In a demo with Volvo’s truck group, Heppelmann used two truck engines in his demonstration of enhanced truck maintenance and repair using AR. Representatives from Volvo said that they build 260,000 trucks a year and most of them are different. They are working with PTC to provide maintenance tools for their truck engines. They’ve used Vuforia to build an iPad app that enables customers to scan a barcode, which identifies the particular truck engine and is then able to provide an operator with a step by step procedure for maintenance using an AR overlay on the iPad.

AR demo with iPad. Notice the barcode attached to the green engine, Jim Heppelmann scanned a similar barcode on the red engine to identify the model and the PTC app was then able to assemble information on that specific engine model from PLM data, and present a workflow for maintenance. (Source: JPR)

What’s important about what PTC is doing is that they are building on the work of generations of CAD and PLM. Using the Volvo demo, Heppelman points out that the mobile devices being used for AR and IoT don’t have the local storage to maintain all the data for all the possible configurations of a truck engine. Instead, when the engine is identified, the application is able to assemble the necessary data from the information maintained in PLM and that’s the way it needs to be. The digital thread is always maintained and updated and is the single source of the truth.

Heppelmann says AR and IoT need PLM as badly as CAD does, but the flip side is even more true, IoT and AR enable people to see and interact with their data in meaningful ways that are only now becoming possible. After all, the things part of the IoT equation is ancient. Machines have been recording data about themselves via programmable logic controllers, PLCs, for a long time but the industry had to wait until digitalization and the cloud to form for that data to become accessible. Now the industry is working on making it meaningful.

Last year at Liveworx, PTC demonstrated Vuforia Expert Capture, an authoring tool that lets people record their motions as they work with machines. The system is being demonstrated with Microsoft’s Hololens and it was showcased at Liveworx with customers like GlobalFoundries. With this app, the company is addressing the issue of companies dealing with an aging workforce and also a boom driven dearth of trained replacements. Using a product like Expert Capture, new recruits can simply don the Hololens and get to work with instructions about their job being provided in the heads-up display.

Speaking to press and analysts, Heppelmann talked about how tools like this can transform education. Traditionally we’re all trained from high school on a just-in-case basis but AR can help enable training on a just-in-time (JIT) basis. Instead of having to learn about every possible eventuality of a situation, just-in-case, people can learn the tasks they need when they need them.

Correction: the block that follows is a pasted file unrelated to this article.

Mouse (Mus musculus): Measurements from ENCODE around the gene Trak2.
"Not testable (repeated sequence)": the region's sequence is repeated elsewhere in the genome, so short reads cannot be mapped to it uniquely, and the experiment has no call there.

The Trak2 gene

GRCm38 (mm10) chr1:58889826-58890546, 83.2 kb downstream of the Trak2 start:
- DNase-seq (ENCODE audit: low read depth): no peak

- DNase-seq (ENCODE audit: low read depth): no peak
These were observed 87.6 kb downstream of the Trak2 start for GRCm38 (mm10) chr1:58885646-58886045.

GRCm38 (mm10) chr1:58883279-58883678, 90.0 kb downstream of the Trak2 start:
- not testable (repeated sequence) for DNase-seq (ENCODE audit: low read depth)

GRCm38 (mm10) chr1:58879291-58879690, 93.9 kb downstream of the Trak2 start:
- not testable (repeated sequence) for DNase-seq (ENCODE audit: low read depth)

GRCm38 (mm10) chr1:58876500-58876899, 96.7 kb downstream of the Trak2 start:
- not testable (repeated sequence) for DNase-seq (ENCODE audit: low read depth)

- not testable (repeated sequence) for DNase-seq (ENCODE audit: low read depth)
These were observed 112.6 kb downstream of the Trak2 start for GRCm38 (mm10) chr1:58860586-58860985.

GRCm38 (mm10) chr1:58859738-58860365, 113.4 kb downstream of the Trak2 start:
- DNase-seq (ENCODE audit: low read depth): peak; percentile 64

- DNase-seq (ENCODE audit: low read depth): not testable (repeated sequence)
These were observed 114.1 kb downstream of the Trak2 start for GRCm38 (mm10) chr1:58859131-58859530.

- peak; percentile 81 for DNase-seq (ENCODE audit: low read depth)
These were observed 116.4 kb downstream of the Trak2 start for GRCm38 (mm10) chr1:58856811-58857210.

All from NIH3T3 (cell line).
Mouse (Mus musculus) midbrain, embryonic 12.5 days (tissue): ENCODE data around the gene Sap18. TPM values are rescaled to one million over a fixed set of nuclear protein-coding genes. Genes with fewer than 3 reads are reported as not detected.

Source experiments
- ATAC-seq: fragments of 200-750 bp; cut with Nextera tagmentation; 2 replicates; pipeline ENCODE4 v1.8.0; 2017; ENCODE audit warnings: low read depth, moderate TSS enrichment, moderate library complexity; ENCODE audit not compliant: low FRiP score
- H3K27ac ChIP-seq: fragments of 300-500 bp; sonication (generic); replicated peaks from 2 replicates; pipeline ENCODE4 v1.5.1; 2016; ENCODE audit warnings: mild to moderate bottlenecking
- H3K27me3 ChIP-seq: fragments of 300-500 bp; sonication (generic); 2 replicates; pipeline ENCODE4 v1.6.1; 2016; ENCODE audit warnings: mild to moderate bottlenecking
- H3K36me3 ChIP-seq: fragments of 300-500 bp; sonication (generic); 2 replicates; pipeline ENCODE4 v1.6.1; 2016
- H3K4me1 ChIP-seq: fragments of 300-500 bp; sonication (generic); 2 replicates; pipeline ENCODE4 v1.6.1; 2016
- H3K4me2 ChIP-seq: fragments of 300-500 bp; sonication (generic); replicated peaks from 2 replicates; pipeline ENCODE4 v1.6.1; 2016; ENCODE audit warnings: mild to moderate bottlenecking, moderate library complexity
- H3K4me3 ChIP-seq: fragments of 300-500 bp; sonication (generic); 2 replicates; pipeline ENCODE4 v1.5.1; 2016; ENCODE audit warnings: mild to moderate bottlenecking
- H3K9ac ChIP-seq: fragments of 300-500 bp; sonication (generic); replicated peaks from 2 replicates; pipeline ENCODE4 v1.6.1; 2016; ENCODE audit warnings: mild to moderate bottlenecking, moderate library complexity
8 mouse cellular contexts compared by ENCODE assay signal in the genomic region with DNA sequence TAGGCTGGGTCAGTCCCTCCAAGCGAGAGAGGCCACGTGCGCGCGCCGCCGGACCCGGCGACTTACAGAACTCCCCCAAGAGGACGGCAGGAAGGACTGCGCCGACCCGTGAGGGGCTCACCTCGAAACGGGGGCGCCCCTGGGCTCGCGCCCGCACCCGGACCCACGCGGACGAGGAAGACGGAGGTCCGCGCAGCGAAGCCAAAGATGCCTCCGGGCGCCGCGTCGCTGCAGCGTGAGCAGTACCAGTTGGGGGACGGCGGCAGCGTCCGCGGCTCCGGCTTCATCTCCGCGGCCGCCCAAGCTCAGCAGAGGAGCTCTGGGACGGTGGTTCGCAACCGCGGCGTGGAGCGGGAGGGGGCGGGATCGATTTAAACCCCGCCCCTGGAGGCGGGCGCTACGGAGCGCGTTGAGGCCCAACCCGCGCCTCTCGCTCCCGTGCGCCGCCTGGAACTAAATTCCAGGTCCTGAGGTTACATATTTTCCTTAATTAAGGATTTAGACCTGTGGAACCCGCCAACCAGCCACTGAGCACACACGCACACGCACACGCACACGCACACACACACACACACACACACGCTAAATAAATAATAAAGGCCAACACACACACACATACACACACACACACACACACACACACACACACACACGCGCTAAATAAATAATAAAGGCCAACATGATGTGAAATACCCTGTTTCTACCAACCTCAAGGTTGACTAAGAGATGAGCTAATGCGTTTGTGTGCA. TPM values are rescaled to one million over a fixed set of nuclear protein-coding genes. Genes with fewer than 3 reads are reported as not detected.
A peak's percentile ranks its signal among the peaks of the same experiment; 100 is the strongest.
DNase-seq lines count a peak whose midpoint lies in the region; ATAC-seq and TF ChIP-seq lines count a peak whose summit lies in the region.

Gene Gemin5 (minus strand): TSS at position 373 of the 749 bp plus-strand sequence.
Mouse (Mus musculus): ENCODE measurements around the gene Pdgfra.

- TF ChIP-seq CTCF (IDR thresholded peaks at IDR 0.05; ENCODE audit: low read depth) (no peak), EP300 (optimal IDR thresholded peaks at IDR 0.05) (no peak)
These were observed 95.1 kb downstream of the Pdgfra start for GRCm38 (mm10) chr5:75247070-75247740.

At AWE and at Liveworx Heppelmann said that AR is IoT for people but he added in a talk to press and analysts, I’m not saying that AR should be putting hands and feet on a machine or that people should stop learning.

Hardware, software, and people in the loop. The digital transformation is creating new industrial workflows. (Source: Jim Heppelman’s presentation at AWE US 2019)

So how is all this panning out?

Last year, it was reported in CRN that PTC’s AR business had reached $20 million and the company was experiencing 100% growth. This year, in the company’s financial call, Heppelmann noted that AR is continuing its steep growth curve “in the triple digits,” while the company’s IoT business, which includes AR, has been growing at 30-40%. For the second quarter, PTC reported $39 million in revenue for its IoT segment.

The company is also seeing new deals coming from its alliance with Microsoft. In the company’s quarterly call, he said, “we closed 35 deals, roughly tripled the deal count of Q1, and the active co-sell pipeline has grown to 240.”

Now that the Hololens 2 launched this year at the Mobile World Conference, PTC is expanding to see AR sales ramp as a result.

Heppelmann says that AR is turning into a very nice business for the company.

The challenges he’s seeing to further growth are the challenges that come with success and a growing economy. The company is finding it hard to grow its economy fast enough.

What’s not said, but we believe at JPR, is that nurturing new markets like IoT and AR is a pretty good way to protect against a future where the economy is not booming and mature markets settle back into slow growth.

Posted in: Featured, MFG & PLM

About the Author:

Kathleen is the editor-in-chief of GraphicSpeak and a senior analyst at Jon Peddie Research. She has been writing about design, movies, music, art, and technology for almost all of her working life.